Intern crisis to become registrar crisis
This year's intern crisis is in danger of becoming next year's registrar crisis, students say, as the campaign for state and federal governments to stop Australian-trained doctors being forced offshore gathers momentum.
Students marched in protest on the streets of Sydney last weekend, as the governments failed to reach agreement over who should take responsibility for funding medical training positions. The issue has been running hot on Twitter all week under the hashtag #interncrisis.
Currently 180 international students are set to miss out on an intern place in 2013, forcing them to look for positions offshore unless an urgent solution is found.
But University of Sydney medical student Ben Veness told ABC's Radio National program this morning that it was not just international students who feared missing out on places, but also domestic students who were worried.
"This is a whole training pipeline ... If there's not proper foresight being put into planning for positions... the intern crisis this year becomes the registrar crisis next year," he said.
It comes amid warnings that 260 doctors had failed to receive a first-round offer in the hospital medical officer (year 2) recruitment process in Victoria, and that a rumoured 400 resident medical officers in Queensland have failed to receive an offer of an RMO position in Queensland next year.
The Victorian health department has refused to confirm the numbers and said there would be other rounds of offers to come. Australian Doctor is seeking comment from the Queensland health department.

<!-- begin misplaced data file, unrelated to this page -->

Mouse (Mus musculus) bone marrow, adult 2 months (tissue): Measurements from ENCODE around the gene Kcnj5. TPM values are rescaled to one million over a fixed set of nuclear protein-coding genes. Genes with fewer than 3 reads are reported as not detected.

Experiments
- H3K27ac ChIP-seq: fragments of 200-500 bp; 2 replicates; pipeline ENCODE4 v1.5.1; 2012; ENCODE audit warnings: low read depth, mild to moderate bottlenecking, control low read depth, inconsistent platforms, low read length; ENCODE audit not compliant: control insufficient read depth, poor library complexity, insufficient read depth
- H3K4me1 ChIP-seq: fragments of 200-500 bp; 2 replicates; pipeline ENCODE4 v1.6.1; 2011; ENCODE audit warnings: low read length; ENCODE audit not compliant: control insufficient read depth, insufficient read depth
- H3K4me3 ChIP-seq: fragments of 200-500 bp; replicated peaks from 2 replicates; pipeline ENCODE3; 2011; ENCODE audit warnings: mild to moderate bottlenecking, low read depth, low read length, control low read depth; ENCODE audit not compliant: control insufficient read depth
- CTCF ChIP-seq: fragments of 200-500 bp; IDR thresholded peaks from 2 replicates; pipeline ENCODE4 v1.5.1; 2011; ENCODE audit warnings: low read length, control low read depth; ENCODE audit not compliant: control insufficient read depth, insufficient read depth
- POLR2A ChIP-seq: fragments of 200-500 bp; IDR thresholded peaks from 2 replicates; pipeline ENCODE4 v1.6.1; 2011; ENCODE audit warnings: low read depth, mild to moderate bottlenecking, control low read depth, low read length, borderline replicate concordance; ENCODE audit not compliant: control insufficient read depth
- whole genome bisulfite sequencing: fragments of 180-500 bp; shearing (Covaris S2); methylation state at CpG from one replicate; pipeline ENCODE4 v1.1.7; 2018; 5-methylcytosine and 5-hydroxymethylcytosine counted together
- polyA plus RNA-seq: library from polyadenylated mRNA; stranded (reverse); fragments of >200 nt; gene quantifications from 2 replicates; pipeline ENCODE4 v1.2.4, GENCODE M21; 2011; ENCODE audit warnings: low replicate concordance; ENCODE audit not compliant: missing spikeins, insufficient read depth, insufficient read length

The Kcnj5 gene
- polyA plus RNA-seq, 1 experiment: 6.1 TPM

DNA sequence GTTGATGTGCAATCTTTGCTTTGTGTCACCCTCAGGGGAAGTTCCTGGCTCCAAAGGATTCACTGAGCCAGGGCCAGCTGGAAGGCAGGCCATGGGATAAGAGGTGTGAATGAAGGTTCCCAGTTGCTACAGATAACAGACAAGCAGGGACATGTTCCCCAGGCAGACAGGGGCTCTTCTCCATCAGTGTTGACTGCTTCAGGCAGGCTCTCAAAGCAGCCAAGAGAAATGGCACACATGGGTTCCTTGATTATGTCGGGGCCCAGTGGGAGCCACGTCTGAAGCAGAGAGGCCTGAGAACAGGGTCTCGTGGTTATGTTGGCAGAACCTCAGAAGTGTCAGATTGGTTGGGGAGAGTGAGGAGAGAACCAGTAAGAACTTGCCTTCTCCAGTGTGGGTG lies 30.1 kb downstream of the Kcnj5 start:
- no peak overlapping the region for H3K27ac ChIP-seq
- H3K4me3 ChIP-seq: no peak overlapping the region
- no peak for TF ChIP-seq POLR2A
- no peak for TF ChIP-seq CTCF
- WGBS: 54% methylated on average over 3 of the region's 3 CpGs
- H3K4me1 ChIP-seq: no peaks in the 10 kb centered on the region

But doctors have condemned state and federal governments for failing to plan for the tsunami of medical graduates -- which has grown from about 1500 a decade ago to more than 3000 today.
The Federal Government has offered to create 100 intern training positions in private hospitals as a one-off measure for 2013, but only if the states agree to create the remaining positions needed. The states say they are already taking enough responsibility for training doctors and do not have capacity to create more places.
Federal Health Minister Tanya Plibersek told ABC's Radio National this morning she was "pretty confident" of reaching an agreement with a number of the states. "Those states will benefit more than states who aren't prepared to compromise and contribute to what is a shared responsibility," she said.
More than 1378 people have signed a petition to NSW Health Minister Jillian Skinner, calling for the state to provide training places to stop international students having to go offshore. Similar petitions have been sent to the health ministers in the other states.